The Colorado Department of Public Health and Environment (CDPHE) recently announced a proposed rule change to the Code of Colorado Regulations having to do with breath testing machines. The rule will essentially allow for the state to replace the Intoxilyzer 5000EN with the Intoxilyzer 9000. These new instruments have better memory and networking capabilities than the antiquated 5000ENs, which currently use dial-up technology from circa the 1980s. The 9000s will also be networked directly to the Colorado Department of Public Health and Environment’s server.
According to CDPHE, Colorado has already purchased 200 machines at an expense of approximately $1.7 million. The hefty price tag does not include all of the training that the thousands of law enforcement officials will have to undergo on the new instrument. All training must be completed within a short two to three month time window as CDPHE hopes to make the switch to the new machines by September 30. Another snafu that the CDPHE could encounter is that if the state does switch over to the new device by the specific date, all counties/municipalities will have to be on the same page as for the timing/usage of the new devices to be installed.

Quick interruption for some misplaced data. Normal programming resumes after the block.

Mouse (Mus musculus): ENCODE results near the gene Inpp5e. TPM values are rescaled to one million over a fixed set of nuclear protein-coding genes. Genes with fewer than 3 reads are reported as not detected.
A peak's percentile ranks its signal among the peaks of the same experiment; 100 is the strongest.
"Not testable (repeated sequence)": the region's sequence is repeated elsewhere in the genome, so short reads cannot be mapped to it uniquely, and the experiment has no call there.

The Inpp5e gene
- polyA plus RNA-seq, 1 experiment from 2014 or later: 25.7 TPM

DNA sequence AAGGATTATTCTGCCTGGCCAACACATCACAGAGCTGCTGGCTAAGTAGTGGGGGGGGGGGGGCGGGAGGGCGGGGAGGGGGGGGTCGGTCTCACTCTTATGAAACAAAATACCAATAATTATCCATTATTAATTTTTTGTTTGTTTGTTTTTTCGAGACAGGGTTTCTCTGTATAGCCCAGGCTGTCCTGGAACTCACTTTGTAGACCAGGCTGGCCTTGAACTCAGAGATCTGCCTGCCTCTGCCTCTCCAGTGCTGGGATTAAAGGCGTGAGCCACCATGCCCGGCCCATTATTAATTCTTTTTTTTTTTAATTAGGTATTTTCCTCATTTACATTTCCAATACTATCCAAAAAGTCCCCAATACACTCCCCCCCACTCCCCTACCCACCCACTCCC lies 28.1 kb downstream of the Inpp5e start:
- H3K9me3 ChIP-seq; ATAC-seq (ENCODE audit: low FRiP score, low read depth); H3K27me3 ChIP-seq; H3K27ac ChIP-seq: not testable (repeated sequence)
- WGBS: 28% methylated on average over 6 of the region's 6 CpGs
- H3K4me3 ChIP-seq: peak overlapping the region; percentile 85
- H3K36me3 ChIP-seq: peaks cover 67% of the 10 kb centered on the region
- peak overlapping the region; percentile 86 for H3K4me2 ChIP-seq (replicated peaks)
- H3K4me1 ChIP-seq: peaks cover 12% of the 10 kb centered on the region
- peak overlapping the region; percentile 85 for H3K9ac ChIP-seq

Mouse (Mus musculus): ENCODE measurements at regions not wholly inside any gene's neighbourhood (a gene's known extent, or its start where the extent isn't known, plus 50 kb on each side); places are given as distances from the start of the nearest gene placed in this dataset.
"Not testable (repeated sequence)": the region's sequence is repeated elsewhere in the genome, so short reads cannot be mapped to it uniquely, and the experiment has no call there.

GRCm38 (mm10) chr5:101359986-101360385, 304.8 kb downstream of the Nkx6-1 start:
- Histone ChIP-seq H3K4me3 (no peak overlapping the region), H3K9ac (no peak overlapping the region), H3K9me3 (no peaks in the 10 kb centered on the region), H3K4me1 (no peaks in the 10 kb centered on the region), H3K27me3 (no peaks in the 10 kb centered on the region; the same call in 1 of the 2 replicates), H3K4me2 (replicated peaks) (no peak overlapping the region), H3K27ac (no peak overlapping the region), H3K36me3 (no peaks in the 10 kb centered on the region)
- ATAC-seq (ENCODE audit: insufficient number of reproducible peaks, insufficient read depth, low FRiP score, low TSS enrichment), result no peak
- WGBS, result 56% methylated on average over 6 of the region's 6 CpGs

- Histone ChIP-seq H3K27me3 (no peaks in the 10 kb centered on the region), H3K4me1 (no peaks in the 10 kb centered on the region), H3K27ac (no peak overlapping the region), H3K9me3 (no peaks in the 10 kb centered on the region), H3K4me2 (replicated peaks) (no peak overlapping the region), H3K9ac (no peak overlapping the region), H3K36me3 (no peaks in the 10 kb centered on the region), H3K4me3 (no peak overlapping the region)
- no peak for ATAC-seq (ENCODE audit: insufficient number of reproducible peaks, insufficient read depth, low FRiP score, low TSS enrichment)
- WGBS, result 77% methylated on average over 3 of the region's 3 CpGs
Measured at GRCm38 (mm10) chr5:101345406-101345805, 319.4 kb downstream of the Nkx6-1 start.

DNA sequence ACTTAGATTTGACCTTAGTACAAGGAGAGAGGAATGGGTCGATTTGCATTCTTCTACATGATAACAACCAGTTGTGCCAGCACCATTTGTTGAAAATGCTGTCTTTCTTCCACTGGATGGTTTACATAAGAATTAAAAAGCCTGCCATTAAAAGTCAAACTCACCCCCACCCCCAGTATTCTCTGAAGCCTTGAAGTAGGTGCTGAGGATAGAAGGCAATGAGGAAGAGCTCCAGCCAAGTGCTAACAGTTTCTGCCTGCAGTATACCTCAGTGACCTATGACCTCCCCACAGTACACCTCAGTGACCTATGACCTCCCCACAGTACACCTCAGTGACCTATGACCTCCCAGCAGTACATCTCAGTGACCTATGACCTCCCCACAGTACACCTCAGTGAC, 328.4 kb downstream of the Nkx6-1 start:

A few benefits of the proposed rule to change to the Intoxilyzer 9000 are:
- Increase in the correct application of these rules by removing outdated regulatory requirements.
- The direct time savings to law enforcement, judicial districts, and legal community resulting from gained efficiencies in the EBAT program.
The cost and benefits for inaction to the proposed rules are:
- Continued legal challenges and questions from the legal communities to CDPHE and Law Enforcement Agencies regarding the existing rules and their interpretation due to the vagueness in the current language.
- Increased financial impact and resource allocation to CDPHE, Districts, Defendants, the Department of Revenue, and Law Enforcement Agencies to litigate DUI and DUID cases.